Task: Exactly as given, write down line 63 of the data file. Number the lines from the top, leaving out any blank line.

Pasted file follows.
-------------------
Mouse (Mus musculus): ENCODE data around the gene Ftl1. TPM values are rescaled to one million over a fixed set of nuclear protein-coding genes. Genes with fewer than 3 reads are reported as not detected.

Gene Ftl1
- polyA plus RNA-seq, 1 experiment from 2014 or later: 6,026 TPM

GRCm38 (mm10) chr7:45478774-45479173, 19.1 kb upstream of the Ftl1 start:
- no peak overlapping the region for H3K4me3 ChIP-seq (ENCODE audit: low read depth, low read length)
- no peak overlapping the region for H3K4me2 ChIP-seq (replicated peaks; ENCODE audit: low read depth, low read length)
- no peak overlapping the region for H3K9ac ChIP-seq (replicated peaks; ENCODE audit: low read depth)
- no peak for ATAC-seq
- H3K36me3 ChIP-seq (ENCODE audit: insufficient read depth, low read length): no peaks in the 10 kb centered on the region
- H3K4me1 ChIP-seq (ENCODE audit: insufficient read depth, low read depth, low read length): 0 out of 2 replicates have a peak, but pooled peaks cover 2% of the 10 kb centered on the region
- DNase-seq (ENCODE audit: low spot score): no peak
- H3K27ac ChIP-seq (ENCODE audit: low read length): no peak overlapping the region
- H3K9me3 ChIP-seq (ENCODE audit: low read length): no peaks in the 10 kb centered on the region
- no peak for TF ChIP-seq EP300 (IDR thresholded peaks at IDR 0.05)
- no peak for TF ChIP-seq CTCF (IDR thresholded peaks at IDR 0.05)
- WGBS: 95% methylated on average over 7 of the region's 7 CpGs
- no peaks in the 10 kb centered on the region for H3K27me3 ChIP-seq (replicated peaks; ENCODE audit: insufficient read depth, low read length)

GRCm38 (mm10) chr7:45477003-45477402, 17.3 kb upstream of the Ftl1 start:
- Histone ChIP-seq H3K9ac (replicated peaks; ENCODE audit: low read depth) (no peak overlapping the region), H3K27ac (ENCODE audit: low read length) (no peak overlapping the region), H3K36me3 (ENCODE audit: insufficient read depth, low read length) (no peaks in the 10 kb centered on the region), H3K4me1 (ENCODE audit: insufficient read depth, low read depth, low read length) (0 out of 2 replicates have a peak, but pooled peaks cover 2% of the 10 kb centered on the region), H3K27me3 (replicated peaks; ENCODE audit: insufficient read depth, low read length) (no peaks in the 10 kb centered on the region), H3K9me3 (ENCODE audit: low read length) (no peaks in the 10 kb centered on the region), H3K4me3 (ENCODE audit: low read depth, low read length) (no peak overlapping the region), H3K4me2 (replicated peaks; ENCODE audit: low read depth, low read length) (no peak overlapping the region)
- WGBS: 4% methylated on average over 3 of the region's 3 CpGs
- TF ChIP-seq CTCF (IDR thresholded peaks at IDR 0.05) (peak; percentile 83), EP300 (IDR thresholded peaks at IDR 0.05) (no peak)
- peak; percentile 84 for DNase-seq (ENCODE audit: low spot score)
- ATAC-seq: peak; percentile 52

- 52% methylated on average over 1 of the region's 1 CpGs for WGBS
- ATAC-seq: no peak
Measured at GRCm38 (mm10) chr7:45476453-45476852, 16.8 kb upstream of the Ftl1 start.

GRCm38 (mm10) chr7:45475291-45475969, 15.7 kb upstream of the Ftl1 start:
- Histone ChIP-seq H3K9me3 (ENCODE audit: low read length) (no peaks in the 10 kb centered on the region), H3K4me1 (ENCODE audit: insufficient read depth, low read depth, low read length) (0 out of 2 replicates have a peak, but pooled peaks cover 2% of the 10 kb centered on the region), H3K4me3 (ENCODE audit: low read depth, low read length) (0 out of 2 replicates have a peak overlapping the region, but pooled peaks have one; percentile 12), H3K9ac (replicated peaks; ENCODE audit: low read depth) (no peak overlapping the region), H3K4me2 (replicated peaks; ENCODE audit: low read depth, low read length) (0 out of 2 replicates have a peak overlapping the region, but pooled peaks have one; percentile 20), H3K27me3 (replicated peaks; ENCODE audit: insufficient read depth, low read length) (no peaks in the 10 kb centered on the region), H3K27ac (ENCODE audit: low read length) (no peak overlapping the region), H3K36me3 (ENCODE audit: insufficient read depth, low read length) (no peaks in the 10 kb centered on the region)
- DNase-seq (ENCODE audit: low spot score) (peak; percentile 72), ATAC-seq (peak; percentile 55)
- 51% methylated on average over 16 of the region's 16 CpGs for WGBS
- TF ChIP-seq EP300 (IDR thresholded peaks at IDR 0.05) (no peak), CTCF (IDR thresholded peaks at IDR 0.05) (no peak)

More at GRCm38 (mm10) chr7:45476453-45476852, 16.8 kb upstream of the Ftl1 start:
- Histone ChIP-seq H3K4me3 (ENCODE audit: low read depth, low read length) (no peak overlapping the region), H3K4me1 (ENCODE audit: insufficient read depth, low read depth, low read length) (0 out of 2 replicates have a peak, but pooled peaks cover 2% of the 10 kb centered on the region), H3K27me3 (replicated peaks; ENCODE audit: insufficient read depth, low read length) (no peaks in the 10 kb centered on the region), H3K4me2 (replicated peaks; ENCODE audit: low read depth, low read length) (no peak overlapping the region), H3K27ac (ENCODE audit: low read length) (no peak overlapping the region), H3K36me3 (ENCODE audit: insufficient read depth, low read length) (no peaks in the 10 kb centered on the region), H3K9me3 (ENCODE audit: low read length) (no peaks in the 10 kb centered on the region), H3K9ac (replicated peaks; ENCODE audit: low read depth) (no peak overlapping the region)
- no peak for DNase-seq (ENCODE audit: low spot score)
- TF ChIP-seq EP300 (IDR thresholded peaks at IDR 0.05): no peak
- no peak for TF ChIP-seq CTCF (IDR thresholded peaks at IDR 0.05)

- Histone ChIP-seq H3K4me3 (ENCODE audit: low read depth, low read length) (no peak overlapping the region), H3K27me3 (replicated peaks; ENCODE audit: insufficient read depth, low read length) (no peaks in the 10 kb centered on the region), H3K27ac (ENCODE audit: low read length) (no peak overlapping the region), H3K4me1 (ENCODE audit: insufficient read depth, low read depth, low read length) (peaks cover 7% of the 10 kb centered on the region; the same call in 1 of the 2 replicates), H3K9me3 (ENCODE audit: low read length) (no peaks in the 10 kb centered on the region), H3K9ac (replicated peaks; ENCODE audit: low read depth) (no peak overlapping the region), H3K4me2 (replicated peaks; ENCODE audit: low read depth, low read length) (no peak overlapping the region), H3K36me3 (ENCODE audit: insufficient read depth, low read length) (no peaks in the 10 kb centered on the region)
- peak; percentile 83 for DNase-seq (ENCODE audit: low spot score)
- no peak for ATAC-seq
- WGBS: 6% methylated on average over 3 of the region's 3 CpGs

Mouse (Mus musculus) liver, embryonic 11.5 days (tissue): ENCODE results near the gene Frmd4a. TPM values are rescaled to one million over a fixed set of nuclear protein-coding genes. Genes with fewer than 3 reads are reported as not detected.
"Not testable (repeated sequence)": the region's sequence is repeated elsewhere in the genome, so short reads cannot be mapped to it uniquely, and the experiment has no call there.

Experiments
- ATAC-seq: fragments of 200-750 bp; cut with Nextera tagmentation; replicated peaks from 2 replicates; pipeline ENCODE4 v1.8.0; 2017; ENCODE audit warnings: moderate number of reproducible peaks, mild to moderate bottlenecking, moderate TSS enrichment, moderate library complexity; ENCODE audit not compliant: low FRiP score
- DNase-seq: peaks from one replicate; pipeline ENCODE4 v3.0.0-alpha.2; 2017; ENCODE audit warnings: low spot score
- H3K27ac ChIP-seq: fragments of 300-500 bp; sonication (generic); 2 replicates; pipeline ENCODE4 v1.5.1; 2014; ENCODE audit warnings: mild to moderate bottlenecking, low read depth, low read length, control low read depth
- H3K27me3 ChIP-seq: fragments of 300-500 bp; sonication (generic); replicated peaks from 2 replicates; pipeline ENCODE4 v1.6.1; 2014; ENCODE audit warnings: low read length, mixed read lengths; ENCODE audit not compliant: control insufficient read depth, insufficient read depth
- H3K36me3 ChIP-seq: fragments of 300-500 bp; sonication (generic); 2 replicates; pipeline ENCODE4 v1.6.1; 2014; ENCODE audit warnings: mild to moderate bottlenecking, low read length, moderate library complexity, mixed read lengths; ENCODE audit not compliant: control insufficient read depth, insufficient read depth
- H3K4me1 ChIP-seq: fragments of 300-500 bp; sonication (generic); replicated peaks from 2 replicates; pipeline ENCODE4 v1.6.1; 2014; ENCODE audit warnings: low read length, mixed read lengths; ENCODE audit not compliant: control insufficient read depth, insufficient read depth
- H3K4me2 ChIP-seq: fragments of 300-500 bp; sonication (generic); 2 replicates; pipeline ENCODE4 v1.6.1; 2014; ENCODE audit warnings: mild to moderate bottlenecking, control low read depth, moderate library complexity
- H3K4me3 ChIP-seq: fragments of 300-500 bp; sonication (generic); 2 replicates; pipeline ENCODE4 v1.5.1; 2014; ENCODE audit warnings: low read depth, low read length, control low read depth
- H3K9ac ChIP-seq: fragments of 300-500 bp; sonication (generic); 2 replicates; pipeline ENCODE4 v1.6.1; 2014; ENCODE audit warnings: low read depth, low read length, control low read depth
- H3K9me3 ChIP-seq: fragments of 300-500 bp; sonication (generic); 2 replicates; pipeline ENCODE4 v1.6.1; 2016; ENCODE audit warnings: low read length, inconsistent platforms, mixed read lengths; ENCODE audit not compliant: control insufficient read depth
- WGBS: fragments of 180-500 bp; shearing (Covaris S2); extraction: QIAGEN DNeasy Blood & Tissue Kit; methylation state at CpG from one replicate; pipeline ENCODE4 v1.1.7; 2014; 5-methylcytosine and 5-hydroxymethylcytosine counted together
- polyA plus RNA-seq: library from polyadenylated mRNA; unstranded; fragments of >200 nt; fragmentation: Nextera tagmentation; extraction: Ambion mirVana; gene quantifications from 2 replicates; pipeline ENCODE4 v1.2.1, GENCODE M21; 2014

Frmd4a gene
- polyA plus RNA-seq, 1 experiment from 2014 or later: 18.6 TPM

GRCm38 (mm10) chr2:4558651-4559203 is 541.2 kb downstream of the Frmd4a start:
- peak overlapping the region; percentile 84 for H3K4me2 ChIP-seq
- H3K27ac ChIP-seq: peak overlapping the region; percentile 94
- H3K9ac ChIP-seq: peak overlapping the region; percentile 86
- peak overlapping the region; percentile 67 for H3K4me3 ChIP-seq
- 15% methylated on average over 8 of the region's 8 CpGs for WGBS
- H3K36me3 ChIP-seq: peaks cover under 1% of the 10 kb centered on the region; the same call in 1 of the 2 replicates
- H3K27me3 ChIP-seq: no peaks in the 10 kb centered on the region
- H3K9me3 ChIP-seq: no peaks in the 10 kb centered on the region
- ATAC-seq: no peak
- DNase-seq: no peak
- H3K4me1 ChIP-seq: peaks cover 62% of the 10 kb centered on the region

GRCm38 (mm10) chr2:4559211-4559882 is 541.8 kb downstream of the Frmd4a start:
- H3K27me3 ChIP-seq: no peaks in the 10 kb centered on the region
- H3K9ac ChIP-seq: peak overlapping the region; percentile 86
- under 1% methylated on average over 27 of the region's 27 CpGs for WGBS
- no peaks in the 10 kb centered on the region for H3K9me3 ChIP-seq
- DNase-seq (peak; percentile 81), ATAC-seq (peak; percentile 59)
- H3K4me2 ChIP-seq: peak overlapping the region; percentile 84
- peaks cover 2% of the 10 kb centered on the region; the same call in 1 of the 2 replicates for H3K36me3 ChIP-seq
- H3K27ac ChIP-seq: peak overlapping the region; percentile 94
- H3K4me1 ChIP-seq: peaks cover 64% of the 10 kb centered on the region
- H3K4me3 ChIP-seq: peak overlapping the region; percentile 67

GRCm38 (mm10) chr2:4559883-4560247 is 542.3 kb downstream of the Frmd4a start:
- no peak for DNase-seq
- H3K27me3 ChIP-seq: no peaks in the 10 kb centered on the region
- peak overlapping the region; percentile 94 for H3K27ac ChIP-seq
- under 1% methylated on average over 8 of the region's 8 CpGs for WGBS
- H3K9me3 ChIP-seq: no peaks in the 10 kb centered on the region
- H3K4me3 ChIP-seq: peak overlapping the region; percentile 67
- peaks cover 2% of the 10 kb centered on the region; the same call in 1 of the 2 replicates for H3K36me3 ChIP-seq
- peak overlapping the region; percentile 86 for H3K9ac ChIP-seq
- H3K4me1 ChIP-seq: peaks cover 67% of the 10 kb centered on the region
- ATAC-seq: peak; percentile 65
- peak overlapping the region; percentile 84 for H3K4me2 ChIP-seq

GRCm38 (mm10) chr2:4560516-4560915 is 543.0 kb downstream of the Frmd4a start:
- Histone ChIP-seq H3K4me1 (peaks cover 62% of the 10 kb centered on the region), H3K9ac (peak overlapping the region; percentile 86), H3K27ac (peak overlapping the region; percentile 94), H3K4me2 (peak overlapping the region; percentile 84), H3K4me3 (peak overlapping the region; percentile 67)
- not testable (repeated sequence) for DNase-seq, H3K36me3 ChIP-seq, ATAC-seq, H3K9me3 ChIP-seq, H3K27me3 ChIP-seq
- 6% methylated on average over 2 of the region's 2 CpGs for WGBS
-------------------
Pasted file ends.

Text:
- 15% methylated on average over 8 of the region's 8 CpGs for WGBS